Fraternity to construct new house

Sigma Chi fraternity will build a new $6.2 million chapter



Renderings of the finished construction for Sigma Chi at WSU by PCS Structural Solutions.

GEORGE ERALIL, Evergreen reporter

Construction for a new house began on June 20 for the Sigma Chi Fraternity chapter at WSU, and it is expected to be finished in August 2020.

Project Manager Jeff Burnside said they will build the house on the vacant lot at 720 NE California Street. The lot used to be the site of the chapter’s old house which was torn down in 2003.

The project is estimated to cost $6.2 million, with construction alone costing $5.5 million, Burnside said.

“It’s very, very rare for a new fraternity chapter house to be built from the ground up,” Burnside said.

He said the building project will be the first one in almost an entire generation at WSU.

Burnside said because of the rarity of the project, the banks had a hard time appraising the value and viability of the loan.

“In order for a project to get bank financing, there have to be other examples of it somewhere in the region, so that the bank knows that they’re making a smart loan,” Burnside said.

Nevertheless, the loan for the project was approved by STCU-Spokane, cooperative credit union, because of the fraternity’s 100 year heritage and its reputation for producing socially valuable citizens, Burnside said.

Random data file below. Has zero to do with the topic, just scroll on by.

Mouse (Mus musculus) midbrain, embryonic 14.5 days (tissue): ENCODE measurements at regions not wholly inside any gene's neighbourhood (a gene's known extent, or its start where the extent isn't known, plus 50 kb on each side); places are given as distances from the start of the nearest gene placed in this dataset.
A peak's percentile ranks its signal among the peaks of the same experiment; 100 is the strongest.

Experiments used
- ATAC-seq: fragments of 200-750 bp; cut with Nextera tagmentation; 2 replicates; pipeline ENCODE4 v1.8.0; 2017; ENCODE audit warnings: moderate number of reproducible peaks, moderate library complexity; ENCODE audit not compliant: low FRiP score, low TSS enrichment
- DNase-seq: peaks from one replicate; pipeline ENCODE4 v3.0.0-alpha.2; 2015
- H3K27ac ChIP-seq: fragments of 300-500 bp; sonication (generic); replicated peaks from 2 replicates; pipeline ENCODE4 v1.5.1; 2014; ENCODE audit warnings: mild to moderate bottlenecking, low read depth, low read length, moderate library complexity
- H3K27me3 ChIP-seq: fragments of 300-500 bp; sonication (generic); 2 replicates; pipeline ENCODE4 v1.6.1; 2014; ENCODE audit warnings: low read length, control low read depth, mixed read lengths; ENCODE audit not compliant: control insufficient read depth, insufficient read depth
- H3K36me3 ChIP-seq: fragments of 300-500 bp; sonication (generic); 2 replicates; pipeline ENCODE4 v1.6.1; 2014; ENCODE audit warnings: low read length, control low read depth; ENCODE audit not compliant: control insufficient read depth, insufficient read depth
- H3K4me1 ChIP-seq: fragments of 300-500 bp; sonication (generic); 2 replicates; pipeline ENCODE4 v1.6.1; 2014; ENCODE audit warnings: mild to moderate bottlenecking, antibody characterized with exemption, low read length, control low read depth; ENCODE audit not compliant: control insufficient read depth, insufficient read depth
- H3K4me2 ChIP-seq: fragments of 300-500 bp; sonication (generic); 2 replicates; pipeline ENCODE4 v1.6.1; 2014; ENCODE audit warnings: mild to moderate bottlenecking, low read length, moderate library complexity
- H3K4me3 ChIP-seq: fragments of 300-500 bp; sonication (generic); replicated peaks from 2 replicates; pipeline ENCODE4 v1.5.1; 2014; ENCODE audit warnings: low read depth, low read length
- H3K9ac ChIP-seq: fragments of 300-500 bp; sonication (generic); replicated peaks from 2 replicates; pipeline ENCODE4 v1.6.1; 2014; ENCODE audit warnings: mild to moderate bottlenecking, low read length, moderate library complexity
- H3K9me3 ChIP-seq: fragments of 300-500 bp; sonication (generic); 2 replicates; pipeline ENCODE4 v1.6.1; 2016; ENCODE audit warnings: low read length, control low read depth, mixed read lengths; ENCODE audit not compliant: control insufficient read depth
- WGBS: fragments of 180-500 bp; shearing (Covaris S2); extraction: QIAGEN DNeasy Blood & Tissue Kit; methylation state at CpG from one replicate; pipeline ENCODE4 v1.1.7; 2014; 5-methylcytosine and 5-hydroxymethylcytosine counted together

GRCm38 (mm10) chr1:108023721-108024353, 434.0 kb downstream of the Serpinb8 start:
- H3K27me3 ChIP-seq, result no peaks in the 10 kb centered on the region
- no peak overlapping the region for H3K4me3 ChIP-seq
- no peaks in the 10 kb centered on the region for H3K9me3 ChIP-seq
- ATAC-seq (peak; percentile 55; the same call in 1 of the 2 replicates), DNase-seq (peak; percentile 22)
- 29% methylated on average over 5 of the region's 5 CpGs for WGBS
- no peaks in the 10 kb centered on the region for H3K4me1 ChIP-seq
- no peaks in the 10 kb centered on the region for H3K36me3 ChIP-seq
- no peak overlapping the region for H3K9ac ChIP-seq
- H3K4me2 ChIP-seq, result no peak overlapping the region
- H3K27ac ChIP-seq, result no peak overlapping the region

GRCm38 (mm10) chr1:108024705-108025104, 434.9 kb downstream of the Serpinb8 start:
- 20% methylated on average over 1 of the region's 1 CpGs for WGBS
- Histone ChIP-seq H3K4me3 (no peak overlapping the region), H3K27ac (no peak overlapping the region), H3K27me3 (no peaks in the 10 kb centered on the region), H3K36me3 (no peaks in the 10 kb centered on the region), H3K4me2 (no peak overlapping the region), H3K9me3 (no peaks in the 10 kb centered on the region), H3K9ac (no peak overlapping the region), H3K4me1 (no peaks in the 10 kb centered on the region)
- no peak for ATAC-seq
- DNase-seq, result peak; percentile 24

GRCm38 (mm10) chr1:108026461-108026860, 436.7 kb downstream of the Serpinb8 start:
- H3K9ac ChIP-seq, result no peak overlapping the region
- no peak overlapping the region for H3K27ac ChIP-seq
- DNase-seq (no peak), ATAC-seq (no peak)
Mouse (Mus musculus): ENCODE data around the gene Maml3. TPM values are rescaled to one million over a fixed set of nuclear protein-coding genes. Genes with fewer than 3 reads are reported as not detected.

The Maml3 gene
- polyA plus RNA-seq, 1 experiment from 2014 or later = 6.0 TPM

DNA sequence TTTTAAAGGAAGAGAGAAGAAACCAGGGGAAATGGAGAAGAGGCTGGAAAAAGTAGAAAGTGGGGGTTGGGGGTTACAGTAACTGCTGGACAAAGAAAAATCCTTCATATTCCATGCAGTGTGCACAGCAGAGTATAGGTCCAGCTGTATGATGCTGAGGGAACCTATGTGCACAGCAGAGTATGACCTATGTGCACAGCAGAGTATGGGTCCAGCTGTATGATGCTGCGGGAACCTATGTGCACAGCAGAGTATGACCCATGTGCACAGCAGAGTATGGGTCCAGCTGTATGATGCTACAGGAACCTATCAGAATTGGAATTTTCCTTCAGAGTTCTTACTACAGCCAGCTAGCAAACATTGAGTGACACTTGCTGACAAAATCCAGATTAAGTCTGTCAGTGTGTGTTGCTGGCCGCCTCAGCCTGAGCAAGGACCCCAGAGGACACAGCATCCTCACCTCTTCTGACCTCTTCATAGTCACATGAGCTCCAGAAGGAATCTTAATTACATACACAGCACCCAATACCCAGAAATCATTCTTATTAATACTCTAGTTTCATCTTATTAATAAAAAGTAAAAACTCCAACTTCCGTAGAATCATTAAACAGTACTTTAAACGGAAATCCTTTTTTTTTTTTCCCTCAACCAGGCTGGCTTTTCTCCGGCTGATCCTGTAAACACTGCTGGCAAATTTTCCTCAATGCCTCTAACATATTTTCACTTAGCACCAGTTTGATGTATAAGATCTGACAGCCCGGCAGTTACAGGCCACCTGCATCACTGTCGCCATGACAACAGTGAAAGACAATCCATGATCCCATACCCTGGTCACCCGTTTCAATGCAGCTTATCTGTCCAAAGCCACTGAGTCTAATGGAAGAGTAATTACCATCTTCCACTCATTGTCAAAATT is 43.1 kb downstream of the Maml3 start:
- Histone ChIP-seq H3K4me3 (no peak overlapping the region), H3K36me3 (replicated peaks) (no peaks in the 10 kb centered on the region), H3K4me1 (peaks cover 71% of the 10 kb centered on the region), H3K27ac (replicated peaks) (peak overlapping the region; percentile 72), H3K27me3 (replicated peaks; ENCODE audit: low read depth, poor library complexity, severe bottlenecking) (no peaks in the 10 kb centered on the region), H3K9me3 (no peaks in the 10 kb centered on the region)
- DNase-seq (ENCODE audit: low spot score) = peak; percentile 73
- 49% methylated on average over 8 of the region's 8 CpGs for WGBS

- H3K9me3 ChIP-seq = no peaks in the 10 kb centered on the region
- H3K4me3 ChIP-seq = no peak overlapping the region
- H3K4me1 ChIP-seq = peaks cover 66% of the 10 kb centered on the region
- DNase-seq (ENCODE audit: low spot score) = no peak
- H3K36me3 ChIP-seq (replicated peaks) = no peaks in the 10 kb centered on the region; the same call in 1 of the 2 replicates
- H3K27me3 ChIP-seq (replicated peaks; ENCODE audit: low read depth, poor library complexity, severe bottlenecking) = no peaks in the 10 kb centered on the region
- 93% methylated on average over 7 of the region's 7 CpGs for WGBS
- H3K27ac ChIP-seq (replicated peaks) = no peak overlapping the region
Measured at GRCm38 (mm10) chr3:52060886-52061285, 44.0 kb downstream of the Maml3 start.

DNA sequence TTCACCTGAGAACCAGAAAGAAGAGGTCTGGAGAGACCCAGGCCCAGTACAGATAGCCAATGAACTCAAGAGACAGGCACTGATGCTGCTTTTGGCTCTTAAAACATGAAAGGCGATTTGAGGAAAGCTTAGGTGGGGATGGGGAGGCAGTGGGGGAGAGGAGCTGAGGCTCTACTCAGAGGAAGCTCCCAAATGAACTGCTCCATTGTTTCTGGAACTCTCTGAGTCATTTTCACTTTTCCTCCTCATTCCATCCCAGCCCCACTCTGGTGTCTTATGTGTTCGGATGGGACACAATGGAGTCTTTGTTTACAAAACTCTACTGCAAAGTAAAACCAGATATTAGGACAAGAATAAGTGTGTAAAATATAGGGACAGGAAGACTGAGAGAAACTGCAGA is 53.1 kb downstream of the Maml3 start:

He said the project will pave the way for new Greek construction to happen in the region by serving as an example for other fraternities seeking bank loans.

Brian Phair, CEO of PCS Structural Solutions said the house will be built in accordance with modern energy and building codes that lean toward sustainable construction. Phair is also a member of the WSU Sigma Chi house corporation executive committee.

Phair said that for every tree that will be cut down for the city mandated parking lot, they will be planting a tree back in the vicinity of the house.

“So we’re trying to do our best to make good sustainable choices,” Phair said.

Burnside said they set their goal for sustainable construction early on in the design process.

“About a third of the greenhouse gas emissions that occur around the world come from the built environment,” Burnside said.

He said the new building, although larger, will be reminiscent of the old house which holds a great amount of emotional equity for the more than 800 alumni.

The new house will also feature a memorial to former WSU President Ernest O. Holland who started the Sigma Chi fraternity at WSU, Burnside said.

“He was the guy who really started all of Greek Row at Washington State,” Burnside said. “And we’re proud that he was a Sigma Chi.”

Garrett Gluck, president of the Sigma Chi chapter said the new house will help boost the fraternity’s image in the university.

“We’re doing good as it is, but this will only help boost it, as far as recruitment for new fraternity members goes, and it’ll be a good look for us,” Gluck said.